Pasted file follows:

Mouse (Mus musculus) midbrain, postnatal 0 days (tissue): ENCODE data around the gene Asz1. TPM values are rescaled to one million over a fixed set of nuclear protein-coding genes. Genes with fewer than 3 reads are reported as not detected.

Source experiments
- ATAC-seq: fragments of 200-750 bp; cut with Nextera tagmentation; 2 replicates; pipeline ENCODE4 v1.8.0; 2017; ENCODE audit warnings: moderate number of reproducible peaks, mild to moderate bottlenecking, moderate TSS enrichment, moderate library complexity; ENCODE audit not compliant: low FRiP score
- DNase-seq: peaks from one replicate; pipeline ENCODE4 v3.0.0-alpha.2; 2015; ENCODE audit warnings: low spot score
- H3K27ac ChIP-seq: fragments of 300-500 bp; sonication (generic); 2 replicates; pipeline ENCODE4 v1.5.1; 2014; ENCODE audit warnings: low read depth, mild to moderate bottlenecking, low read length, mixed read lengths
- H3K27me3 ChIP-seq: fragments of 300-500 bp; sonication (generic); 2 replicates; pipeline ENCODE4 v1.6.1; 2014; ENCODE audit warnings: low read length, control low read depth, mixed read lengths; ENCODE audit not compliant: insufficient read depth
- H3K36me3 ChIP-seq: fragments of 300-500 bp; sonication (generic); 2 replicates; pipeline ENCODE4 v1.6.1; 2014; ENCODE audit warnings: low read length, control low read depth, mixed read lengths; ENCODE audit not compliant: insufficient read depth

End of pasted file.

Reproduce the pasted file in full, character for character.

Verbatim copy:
Mouse (Mus musculus) midbrain, postnatal 0 days (tissue): ENCODE data around the gene Asz1. TPM values are rescaled to one million over a fixed set of nuclear protein-coding genes. Genes with fewer than 3 reads are reported as not detected.

Source experiments
- ATAC-seq: fragments of 200-750 bp; cut with Nextera tagmentation; 2 replicates; pipeline ENCODE4 v1.8.0; 2017; ENCODE audit warnings: moderate number of reproducible peaks, mild to moderate bottlenecking, moderate TSS enrichment, moderate library complexity; ENCODE audit not compliant: low FRiP score
- DNase-seq: peaks from one replicate; pipeline ENCODE4 v3.0.0-alpha.2; 2015; ENCODE audit warnings: low spot score
- H3K27ac ChIP-seq: fragments of 300-500 bp; sonication (generic); 2 replicates; pipeline ENCODE4 v1.5.1; 2014; ENCODE audit warnings: low read depth, mild to moderate bottlenecking, low read length, mixed read lengths
- H3K27me3 ChIP-seq: fragments of 300-500 bp; sonication (generic); 2 replicates; pipeline ENCODE4 v1.6.1; 2014; ENCODE audit warnings: low read length, control low read depth, mixed read lengths; ENCODE audit not compliant: insufficient read depth
- H3K36me3 ChIP-seq: fragments of 300-500 bp; sonication (generic); 2 replicates; pipeline ENCODE4 v1.6.1; 2014; ENCODE audit warnings: low read length, control low read depth, mixed read lengths; ENCODE audit not compliant: insufficient read depth